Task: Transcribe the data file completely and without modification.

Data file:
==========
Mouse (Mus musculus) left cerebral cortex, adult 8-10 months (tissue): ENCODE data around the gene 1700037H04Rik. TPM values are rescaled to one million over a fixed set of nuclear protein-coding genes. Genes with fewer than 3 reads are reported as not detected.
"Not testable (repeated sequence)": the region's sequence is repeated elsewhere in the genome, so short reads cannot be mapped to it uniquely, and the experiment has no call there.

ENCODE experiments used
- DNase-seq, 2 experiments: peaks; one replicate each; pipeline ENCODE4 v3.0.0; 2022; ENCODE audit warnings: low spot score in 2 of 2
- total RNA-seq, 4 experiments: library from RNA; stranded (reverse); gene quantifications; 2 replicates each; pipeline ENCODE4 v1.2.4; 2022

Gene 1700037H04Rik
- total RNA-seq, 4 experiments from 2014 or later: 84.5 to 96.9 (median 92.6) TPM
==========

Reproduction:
Mouse (Mus musculus) left cerebral cortex, adult 8-10 months (tissue): ENCODE data around the gene 1700037H04Rik. TPM values are rescaled to one million over a fixed set of nuclear protein-coding genes. Genes with fewer than 3 reads are reported as not detected.
"Not testable (repeated sequence)": the region's sequence is repeated elsewhere in the genome, so short reads cannot be mapped to it uniquely, and the experiment has no call there.

ENCODE experiments used
- DNase-seq, 2 experiments: peaks; one replicate each; pipeline ENCODE4 v3.0.0; 2022; ENCODE audit warnings: low spot score in 2 of 2
- total RNA-seq, 4 experiments: library from RNA; stranded (reverse); gene quantifications; 2 replicates each; pipeline ENCODE4 v1.2.4; 2022

Gene 1700037H04Rik
- total RNA-seq, 4 experiments from 2014 or later: 84.5 to 96.9 (median 92.6) TPM